NAIROBI, Kenya (AP) — Authorities in Burundi say they have opened six mass graves containing more than 6,000 bodies from unrest that occurred decades ago, the largest such discovery in years of work.
The East African nation has been unearthing such graves from a past that includes massacres along ethnic lines. Some have warned that the work can be sensitive ahead of the presidential election in May.
The country’s truth and reconciliation commission said the latest mass graves to be explored are in central Karusi province. There appear to be at least 18 such graves.
The province was plunged into crisis after the assassination in 1993 of Melchior Ndadaye, Burundi’s first ethnic Hutu and democratically elected president. Some Burundians say ethnic Tutsi families were massacred after his death.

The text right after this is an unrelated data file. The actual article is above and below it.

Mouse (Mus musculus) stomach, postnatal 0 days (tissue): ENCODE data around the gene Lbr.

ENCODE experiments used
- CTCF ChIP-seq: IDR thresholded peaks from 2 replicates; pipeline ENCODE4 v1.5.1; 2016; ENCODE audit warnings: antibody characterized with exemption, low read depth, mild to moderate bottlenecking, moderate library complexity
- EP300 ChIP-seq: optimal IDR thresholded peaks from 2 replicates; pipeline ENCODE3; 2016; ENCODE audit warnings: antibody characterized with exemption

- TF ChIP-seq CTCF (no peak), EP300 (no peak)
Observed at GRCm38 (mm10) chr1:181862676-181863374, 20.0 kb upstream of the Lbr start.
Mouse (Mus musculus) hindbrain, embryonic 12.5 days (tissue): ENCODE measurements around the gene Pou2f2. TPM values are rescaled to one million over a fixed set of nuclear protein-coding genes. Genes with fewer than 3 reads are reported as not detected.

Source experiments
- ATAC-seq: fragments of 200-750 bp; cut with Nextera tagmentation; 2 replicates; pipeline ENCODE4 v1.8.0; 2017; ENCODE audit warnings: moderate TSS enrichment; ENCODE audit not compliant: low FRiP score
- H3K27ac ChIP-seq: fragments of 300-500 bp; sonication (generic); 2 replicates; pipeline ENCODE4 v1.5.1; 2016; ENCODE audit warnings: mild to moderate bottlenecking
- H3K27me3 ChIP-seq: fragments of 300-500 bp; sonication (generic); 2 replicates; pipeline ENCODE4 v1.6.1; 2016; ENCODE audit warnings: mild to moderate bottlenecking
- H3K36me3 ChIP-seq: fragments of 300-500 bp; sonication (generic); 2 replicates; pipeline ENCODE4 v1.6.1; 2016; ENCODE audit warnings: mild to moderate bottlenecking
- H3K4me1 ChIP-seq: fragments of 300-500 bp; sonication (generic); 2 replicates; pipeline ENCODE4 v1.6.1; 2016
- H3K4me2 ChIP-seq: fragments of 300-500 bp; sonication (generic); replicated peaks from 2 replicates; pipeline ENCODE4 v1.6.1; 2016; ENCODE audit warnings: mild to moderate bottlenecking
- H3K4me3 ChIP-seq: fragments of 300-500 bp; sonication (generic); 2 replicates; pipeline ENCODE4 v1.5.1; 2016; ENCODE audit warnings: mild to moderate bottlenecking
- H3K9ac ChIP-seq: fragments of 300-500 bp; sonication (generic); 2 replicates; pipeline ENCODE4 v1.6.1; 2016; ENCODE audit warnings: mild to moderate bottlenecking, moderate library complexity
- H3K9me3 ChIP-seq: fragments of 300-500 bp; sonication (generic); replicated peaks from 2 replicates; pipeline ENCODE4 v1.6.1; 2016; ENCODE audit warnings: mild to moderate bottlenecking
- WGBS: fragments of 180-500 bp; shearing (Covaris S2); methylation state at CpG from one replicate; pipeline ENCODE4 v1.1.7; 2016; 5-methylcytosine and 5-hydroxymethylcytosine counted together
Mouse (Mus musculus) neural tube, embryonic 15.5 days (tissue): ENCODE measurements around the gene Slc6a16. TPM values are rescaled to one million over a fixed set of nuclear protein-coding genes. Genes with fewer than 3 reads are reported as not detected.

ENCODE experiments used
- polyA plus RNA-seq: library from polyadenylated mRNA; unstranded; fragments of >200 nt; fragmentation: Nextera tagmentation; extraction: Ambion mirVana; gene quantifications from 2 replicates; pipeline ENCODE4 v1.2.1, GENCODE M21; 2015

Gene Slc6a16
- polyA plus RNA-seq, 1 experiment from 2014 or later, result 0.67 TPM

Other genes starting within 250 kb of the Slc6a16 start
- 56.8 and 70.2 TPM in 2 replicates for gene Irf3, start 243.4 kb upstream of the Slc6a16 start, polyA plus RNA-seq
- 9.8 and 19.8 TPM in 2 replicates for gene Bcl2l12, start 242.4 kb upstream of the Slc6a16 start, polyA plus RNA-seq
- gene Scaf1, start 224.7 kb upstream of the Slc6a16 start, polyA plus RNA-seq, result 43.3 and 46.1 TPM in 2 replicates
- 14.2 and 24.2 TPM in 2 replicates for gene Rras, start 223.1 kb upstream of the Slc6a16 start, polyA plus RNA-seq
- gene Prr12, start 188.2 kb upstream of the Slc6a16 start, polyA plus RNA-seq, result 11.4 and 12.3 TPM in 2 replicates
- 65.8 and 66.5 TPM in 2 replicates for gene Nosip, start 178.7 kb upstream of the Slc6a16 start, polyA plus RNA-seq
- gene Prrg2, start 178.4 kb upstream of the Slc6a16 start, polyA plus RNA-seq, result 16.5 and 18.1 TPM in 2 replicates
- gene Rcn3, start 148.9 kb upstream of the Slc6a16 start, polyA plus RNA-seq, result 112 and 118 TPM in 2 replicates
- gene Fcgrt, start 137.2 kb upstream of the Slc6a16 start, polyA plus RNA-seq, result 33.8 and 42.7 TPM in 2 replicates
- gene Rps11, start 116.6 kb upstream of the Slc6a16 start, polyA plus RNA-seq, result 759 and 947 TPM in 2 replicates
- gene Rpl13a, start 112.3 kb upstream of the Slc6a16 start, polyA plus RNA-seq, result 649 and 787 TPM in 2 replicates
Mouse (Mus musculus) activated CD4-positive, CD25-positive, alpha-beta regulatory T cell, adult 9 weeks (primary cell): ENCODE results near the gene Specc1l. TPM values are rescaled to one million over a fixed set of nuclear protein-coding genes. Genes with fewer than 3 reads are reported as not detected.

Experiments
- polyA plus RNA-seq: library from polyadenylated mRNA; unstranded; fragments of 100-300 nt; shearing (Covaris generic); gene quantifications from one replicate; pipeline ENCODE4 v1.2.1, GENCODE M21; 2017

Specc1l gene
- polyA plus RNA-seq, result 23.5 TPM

But the commission’s president, Pierre Claver Ndayicariye, said the bodies were from 1972, when many ethnic Hutus were killed following a failed coup against leader Micombero Michel.
The people buried in the graves had been imprisoned and then taken in military trucks to the execution grounds, Ndayicariye said.
Some in Burundi have been critical of the commission’s work and its choice of mass graves it chooses to investigate. Its mandate covers crimes committed between German colonization in 1885 to 2008 when the final rebel group signed a cease-fire agreement.
Emmanuel Nkurunziza, secretary of one Tutsi organization, called it “a shame to say thousands of thousands of dead bodies in Karusi are Hutus killed in 1972 while it is known that in 1993 Tutsis were exterminated in Karusi.”
He added that “you cannot take Tutsis’ bodies and call them Hutus.”
In a statement on Monday, a coalition of political parties in exile said the commission should halt its work because it doesn’t inspire confidence in all Burundians. The statement alleged that the commission was put in place to serve the interests of the ruling party.